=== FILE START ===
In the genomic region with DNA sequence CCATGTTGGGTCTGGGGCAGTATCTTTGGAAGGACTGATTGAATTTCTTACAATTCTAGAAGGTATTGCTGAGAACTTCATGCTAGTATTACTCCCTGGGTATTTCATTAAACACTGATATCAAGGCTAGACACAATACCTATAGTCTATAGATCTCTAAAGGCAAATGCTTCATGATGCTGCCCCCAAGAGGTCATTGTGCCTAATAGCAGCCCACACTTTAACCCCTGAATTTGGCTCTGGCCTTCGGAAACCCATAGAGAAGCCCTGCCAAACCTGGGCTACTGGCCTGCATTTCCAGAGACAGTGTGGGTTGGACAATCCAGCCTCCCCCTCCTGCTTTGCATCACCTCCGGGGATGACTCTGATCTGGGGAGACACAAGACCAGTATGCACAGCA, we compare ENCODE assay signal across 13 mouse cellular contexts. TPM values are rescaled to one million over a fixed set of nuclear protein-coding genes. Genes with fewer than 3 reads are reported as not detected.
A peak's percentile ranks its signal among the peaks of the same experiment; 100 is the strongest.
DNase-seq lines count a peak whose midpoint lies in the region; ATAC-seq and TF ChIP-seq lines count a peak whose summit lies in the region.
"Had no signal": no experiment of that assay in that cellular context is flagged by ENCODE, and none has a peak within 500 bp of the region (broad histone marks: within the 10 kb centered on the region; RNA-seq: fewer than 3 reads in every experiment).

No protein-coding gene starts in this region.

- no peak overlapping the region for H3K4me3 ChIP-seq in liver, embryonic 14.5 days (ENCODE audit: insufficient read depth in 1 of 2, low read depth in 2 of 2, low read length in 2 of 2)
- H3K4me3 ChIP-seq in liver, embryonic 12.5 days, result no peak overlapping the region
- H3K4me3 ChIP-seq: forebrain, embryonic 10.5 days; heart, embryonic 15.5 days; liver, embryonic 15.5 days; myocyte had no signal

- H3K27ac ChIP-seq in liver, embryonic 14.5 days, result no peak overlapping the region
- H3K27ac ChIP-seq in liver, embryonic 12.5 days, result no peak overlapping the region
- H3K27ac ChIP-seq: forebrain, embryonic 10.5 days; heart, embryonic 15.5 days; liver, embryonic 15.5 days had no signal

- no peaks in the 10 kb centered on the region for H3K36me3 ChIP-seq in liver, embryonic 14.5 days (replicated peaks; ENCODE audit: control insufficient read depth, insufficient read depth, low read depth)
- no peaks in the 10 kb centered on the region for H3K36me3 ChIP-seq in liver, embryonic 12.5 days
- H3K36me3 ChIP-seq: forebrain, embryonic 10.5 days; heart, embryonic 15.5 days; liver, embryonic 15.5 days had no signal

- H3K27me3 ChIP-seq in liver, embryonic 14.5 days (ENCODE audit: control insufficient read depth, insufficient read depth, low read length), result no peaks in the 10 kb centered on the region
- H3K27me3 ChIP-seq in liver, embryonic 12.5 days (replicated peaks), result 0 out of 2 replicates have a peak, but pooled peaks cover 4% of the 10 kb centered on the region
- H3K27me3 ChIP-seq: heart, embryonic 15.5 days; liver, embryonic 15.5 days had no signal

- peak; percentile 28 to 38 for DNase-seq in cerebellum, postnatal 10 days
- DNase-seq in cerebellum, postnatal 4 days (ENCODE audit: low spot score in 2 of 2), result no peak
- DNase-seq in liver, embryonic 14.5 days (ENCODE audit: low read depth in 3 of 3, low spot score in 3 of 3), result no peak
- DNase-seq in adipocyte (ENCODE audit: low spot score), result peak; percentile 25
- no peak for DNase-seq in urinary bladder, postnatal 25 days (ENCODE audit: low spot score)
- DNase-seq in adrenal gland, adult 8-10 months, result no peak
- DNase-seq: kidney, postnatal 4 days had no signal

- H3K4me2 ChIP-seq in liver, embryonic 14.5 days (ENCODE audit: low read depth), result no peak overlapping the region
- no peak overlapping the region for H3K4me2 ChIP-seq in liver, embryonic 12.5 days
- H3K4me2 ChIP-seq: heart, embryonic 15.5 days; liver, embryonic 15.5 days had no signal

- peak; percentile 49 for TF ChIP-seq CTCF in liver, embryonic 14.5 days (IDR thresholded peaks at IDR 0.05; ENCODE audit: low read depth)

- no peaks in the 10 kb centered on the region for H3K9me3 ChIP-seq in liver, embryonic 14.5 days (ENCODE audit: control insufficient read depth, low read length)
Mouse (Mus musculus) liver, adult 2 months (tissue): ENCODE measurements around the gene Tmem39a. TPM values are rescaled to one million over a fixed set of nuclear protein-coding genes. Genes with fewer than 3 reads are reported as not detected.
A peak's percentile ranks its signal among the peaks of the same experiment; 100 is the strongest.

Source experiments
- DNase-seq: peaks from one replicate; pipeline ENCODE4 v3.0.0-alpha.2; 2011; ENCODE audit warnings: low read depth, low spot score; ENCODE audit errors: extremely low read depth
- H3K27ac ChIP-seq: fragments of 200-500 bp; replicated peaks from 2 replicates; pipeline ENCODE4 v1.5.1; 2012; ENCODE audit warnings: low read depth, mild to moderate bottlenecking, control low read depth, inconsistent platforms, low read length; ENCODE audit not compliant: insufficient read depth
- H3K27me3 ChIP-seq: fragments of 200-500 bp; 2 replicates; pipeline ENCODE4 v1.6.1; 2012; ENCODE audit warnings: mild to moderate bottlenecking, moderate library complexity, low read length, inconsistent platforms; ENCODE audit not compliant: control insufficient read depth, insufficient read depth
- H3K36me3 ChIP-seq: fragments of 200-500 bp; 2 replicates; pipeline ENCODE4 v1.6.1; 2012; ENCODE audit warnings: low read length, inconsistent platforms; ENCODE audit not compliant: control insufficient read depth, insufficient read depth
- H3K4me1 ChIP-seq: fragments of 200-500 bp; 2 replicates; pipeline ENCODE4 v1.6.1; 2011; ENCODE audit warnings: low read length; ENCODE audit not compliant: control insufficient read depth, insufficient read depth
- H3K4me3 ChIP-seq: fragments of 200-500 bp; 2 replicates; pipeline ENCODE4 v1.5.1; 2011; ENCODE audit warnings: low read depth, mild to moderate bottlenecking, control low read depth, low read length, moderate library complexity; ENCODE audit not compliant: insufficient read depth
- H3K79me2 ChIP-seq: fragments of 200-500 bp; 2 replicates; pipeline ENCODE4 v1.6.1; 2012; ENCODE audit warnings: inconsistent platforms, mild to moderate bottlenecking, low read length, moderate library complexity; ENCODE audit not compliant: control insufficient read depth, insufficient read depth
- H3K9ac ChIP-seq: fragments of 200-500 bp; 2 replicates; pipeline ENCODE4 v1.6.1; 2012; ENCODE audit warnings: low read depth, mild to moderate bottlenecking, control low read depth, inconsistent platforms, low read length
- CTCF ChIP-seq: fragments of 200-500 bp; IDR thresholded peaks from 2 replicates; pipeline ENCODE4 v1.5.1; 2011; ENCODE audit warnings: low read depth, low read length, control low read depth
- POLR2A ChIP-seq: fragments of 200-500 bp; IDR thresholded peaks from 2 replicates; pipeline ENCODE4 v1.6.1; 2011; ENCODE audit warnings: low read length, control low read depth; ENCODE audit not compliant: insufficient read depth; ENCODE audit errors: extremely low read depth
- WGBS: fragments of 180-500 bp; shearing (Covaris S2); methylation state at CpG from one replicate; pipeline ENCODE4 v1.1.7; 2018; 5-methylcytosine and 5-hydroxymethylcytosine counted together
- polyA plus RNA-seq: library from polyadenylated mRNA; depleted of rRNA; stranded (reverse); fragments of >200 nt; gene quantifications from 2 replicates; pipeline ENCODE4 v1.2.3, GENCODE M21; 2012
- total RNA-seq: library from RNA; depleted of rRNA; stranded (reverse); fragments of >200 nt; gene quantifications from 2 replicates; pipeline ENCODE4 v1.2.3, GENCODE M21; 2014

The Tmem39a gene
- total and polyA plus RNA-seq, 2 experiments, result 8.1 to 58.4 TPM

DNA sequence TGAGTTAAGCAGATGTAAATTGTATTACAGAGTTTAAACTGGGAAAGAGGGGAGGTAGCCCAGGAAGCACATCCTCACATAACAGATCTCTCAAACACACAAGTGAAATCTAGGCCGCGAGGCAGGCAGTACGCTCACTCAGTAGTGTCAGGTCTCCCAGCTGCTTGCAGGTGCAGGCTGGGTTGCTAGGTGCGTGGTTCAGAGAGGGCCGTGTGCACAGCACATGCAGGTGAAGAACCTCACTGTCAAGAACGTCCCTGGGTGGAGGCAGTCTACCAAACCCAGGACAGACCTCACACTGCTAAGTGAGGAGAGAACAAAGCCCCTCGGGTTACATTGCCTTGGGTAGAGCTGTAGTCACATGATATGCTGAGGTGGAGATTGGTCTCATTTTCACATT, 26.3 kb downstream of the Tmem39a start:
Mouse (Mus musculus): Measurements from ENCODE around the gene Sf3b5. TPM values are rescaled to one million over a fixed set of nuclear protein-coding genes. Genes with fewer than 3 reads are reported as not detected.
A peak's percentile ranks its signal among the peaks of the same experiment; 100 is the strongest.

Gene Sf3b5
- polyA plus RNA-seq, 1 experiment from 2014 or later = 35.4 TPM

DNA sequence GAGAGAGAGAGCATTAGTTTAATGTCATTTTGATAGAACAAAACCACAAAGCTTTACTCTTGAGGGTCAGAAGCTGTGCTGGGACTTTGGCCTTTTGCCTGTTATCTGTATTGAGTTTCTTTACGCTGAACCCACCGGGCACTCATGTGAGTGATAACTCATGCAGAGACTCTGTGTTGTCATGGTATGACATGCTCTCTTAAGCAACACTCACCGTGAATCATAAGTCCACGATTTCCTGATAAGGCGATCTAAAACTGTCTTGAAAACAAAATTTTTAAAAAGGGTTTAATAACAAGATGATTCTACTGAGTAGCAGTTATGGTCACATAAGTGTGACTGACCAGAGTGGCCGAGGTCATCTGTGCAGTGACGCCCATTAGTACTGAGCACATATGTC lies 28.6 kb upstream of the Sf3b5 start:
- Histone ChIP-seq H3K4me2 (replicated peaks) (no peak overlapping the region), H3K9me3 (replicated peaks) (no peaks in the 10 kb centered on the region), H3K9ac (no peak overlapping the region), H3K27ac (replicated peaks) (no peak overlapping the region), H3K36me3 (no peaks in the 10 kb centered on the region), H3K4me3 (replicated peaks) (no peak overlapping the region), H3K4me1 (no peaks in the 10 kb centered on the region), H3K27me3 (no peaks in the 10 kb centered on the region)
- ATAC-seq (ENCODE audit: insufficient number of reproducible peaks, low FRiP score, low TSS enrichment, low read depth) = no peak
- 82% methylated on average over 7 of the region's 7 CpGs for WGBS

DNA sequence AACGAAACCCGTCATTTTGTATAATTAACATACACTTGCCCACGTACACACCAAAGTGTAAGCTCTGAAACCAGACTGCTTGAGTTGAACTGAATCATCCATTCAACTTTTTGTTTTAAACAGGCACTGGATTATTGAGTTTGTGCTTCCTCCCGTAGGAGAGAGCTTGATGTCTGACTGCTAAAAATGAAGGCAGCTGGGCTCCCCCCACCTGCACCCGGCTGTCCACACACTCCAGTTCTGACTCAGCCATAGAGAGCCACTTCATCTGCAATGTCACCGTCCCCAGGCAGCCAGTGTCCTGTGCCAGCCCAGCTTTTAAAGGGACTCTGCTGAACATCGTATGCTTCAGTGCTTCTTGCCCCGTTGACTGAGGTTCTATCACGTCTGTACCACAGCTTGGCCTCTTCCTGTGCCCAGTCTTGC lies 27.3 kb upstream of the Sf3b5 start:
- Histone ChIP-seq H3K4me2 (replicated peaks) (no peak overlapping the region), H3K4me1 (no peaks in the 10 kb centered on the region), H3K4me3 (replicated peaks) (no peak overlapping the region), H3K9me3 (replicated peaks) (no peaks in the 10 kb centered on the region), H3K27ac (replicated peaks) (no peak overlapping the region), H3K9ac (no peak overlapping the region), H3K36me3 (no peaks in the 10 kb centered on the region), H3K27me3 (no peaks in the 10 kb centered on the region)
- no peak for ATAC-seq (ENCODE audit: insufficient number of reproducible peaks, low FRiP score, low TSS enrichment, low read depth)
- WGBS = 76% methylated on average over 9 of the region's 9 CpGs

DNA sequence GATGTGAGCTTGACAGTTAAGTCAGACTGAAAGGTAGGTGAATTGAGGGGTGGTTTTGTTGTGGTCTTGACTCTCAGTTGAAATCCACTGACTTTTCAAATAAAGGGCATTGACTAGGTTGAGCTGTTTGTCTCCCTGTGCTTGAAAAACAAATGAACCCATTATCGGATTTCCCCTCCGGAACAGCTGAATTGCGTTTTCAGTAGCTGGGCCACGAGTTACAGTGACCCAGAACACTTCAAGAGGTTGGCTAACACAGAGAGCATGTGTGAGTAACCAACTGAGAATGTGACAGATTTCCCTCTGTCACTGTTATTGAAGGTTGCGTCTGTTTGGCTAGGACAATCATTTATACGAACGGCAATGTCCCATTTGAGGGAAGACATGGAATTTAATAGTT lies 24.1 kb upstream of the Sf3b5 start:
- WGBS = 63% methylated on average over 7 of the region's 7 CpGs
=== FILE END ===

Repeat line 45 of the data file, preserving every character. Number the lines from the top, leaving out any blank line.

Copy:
- total RNA-seq: library from RNA; depleted of rRNA; stranded (reverse); fragments of >200 nt; gene quantifications from 2 replicates; pipeline ENCODE4 v1.2.3, GENCODE M21; 2014